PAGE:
Like many non-religious people I enjoy the overeating, free gifts and time off from work that come with Christmas.
The one Christmas tradition I’ve never gotten to enjoy, nor likely ever will, is the annual Radio City Music Hall Christmas Show, which typically features The Rockettes, excerpts from The Nutcracker, a reading of “'Twas The Night Before Christmas,” etc.
Not that I haven’t tried.
Back in 1987 my mother and I went to New York to enjoy Christmas with my brother and his family, in-laws and a few friends. Mom had ordered tickets for a group of us to go to the Radio City Music Hall Christmas Show the previous spring to be sure we’d have tickets.
We did some sightseeing in Manhattan before heading to Radio City. There was a line wrapped around the block for tickets, but luckily, we already had ours. One of us handed the ticket-taker seven tickets, and we filed into the lobby as she counted us off one by one.
Wait a minute, seven adults and one infant, but only seven tickets. We’re one ticket short.
The ticket outlet had assured my mother those many months earlier that there was no charge for infants, since they’d be on their mother’s lap anyway.
Not so said Radio City. "Insurance requirements." Our problem was with the ticket outlet, not Radio City.
The Radio City manager, whose name was Kevin I believe, was polite but not very helpful.
We could buy another ticket – as there were still some individual seats available up in the stratosphere – but that would mean there’d be an empty seat somewhere that we were paying good money for but not using. The baby was going to sit on his mother’s lap regardless, and we were going to be occupying only the same seven seats we would have if we had been admitted originally. So this prospect was unacceptable to us.
Sometime during the proceedings a tall, stocky guy started looming nearby. Turns out this organized-crime-henchman-looking dude, whom I’ll call “The Juicer,” was Radio City security guard.
We stated that we could not use the tickets we bought, and wanted a refund. No refunds. And, as The Juicer said, we couldn’t “sell them here,” because that would be scalping. Whether you buy tickets expressly to resell them on the streets or you get stuck with them due to someone else’s error, it’s scalping to sell them.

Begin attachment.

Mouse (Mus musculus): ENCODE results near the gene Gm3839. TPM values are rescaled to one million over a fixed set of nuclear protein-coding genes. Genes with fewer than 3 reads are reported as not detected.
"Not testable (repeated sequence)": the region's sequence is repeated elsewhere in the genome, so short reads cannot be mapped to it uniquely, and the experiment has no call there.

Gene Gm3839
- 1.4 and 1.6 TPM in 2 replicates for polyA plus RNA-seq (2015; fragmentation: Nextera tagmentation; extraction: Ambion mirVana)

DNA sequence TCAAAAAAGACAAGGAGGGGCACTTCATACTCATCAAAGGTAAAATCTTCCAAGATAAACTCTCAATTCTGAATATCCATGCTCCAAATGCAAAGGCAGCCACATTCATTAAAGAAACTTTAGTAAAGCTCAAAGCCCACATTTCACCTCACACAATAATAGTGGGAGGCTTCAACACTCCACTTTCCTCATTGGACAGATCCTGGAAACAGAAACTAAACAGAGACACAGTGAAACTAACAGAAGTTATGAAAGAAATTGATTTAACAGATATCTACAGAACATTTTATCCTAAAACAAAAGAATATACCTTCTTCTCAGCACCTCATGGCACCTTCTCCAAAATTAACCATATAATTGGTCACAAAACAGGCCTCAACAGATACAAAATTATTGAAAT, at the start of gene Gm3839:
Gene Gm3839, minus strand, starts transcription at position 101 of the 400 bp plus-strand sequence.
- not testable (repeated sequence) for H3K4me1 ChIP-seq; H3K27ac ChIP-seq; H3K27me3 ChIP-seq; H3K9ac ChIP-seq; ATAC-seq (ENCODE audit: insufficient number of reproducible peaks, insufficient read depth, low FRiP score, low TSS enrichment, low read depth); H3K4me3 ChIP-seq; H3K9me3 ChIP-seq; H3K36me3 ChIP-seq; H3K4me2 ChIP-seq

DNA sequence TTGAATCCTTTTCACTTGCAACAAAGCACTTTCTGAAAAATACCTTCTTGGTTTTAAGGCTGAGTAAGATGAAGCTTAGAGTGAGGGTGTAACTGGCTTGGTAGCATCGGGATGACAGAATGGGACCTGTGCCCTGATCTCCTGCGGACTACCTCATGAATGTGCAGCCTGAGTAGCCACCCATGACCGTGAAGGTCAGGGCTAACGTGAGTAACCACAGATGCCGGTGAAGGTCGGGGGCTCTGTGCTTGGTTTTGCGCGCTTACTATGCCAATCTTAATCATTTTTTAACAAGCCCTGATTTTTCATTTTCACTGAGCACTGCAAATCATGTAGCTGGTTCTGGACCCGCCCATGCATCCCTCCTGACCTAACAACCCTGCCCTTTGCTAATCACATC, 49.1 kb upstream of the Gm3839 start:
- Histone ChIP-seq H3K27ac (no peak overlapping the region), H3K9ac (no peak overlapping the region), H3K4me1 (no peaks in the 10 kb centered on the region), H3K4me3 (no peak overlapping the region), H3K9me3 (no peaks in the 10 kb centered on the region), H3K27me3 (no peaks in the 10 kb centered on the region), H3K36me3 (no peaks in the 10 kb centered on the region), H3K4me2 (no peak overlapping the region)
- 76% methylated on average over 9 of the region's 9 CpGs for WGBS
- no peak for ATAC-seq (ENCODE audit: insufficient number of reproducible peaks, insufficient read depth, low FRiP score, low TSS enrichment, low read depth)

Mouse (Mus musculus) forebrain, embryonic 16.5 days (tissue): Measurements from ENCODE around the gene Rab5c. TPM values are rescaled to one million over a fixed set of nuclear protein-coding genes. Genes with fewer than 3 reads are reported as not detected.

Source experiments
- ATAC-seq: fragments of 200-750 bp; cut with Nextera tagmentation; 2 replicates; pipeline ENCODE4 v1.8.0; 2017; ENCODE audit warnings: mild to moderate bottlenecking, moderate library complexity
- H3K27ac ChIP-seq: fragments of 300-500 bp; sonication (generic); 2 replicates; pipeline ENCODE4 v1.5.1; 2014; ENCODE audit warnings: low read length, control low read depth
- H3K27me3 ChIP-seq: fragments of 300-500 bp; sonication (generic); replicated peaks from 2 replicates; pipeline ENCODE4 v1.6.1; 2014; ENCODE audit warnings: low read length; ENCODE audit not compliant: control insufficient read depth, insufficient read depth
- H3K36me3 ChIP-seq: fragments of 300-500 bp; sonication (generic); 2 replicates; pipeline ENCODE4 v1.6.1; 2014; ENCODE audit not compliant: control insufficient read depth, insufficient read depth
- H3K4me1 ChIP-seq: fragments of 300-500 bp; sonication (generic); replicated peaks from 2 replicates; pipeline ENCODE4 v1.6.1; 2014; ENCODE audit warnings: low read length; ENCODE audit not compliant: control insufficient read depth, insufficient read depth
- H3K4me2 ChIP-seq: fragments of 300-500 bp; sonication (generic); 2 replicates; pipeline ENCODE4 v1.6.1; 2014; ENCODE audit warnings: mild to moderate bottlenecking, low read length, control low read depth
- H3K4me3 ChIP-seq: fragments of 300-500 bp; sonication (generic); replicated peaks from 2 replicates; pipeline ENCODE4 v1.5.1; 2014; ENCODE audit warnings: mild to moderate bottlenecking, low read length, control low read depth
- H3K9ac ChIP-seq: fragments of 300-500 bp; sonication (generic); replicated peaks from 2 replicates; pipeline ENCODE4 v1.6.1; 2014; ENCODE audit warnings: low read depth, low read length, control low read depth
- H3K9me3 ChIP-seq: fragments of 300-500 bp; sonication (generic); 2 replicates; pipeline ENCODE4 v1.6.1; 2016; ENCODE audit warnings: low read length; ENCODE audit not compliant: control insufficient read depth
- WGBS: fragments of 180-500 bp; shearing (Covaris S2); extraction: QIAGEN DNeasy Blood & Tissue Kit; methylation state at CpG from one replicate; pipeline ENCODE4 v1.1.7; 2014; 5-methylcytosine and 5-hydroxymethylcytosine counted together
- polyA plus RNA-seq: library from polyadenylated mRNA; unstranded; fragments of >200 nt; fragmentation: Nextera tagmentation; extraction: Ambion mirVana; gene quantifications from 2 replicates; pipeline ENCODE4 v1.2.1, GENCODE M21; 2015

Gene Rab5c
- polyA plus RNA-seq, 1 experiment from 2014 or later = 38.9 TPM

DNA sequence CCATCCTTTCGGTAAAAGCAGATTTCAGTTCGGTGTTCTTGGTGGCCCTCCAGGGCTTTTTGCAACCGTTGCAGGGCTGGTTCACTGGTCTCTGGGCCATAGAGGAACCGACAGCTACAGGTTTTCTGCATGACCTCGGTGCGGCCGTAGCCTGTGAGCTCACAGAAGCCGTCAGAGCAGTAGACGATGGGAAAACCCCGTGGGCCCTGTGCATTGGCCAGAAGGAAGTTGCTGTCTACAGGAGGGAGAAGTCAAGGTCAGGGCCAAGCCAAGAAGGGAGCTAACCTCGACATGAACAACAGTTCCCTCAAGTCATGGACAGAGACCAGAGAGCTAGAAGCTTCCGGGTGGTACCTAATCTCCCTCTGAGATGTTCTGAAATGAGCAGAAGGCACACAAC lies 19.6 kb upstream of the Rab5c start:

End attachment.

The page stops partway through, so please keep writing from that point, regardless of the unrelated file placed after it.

Finally, manager Kevin suggested that he might be able to give us eight seats together if we returned the following day. That would mean the eight of us, including an infant wrapped in swaddling clothes, and two grandmothers, would have to take the long, crowded train ride to Manhattan again, and occupy seven seats during the show while paying for eight.
It sucked, but it was the best we were going to do.
We spent the rest of the day sightseeing, taking in the observation deck at the World Trade Center, the Rockefeller Center Christmas Tree and other “Christmas in New York” stuff.
Back home later that night, as we stewed over our Radio City experience, we all began to feel worn by a long day navigating a chilly city, and some us of seemed to be developing colds. A few of us opted not to go the next day, and decided it probably wouldn’t be good for the baby to go out in the cold again, and the rest didn’t want to go because they wanted it to be a family experience - as was intended.
We ended up passing off the tickets to my aunt and some cousins, who went in and enjoyed the show immensely. True to her nature, my mother wouldn't accept any money for the tickets which she had paid several hundred dollars for and had ordered nine months in advance to ensure we’d have seats. So much for that!
I’ve never been able to look at or listen to anything involving Radio City since that time. The mere mention of the place gives me a sick feeling that hasn’t softened any with the years. An enduring mental association has been rooted in my head between that venue and bah humbug feelings.
Radio City Music Hall is, for me, the real grinch that stole Christmas.